Imran Amed may be a visionary, but he claims he doesn’t have a crystal ball.
During Amed’s conversation with SCAD Savannah vice president John Paul Rowan at the SCAD Museum of Art theater, the Business of Fashion founder and SCADstyle 2017 honorary chair resisted the notion that he's a fashion soothsayer.
Amed explained that he could never have predicted the success of his blog, which began as a passion project from his sofa, and has grown into a global media company and a daily must-read for its analysis and interviews, drawing more than a million unique visitors each month.
“Ten years ago, I had no idea I’d be sitting here today,” he said, laughing. Amed’s words resonated with the SCAD students in attendance, all intent on turning passion into profession. SCAD’s thoughtfully curated degree programs in fashion, fashion marketing and management, and luxury and fashion management are all especially attuned to the dynamism of Amed’s industry.
Coolly dressed in a blue-and-red bomber jacket and white sneakers, Amed told students that the “glamour and gloss” that attracts so many to the industry is just that — the surface. Beneath it lie rich stories waiting to be told and important parts to play. He recommended learning the ropes in a small-business setting before deciding on a focus.
“In order to understand your role, you have to understand all of the fashion business,” he said.
Amed stated his belief that while the “gadgets and gizmos” upending today’s world may be flashy, customers still want to connect with real people and products. He sees brands who chase after every new tech trend — without considering whether it makes sense for their mission — as misguided. Conversely, he praised social media influencers who use their platforms to drive the larger conversation in meaningful ways.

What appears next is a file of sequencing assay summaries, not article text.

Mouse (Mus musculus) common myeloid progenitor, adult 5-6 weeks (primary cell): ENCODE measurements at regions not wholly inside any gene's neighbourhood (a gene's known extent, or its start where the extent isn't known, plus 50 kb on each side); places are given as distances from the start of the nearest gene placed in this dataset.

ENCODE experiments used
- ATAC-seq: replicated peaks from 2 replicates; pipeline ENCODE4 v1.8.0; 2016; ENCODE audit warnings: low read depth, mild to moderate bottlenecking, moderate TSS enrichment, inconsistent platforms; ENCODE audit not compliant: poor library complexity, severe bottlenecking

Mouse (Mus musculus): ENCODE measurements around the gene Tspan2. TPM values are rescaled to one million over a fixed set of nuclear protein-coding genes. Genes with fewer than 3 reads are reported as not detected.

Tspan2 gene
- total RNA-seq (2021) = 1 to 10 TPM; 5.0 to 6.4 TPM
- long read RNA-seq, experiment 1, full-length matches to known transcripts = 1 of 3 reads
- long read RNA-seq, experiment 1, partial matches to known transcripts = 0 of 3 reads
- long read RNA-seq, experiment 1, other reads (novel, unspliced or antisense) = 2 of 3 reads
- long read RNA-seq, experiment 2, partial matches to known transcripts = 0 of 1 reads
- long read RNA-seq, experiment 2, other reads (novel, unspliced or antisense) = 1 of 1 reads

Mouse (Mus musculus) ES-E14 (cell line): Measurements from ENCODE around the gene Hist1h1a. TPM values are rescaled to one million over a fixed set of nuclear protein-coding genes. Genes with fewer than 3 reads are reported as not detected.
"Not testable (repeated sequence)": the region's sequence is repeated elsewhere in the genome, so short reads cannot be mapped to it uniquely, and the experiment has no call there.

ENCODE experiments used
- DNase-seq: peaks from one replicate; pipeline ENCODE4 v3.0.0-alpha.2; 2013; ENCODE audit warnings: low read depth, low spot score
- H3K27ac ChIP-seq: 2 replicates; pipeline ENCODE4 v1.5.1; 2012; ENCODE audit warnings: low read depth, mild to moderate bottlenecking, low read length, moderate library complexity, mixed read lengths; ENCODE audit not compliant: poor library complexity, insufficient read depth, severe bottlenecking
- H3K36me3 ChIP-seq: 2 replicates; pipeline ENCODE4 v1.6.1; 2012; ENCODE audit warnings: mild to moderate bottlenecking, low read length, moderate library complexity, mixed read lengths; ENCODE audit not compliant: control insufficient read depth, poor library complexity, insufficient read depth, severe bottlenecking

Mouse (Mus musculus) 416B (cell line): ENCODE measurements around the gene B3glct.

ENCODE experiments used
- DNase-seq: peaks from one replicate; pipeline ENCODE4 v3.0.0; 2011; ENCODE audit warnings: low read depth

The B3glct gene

Some students in the audience sported white bandanas on their wrists, the emblem of BoF’s #TiedTogether campaign. Amed launched the initiative to emphasize values of solidarity, unity and inclusiveness after other global fashion companies declined to speak out about intolerance. The #TiedTogether bandanas have been paraded down Fashion Week runways from New York to Milan and London to Paris, raising more than $50,000 for the American Civil Liberties Union and the UN Refugee Agency.
#TiedTogether is another initiative whose popularity blossomed in a way Amed could not have foretold. From launching his blog to developing each new BoF feature — including education, events and career listings — authentic risk-taking has remained his guiding force.
Amed addressed a variety of au courant questions from students on topics ranging from wearable technology and artificial intelligence in retail, to the atomization of Fashion Week and the evolving luxury market.
“We’re in a time of great disruption in fashion,” Amed said. “That also means we’re in a time of great innovation.”
Rather than attempting to guess the future, Amed advised students to know themselves first.
“What is it that gets you excited, what makes you wonder? Connect your personal passion points with your career,” he said. “That’s where the magic happens.”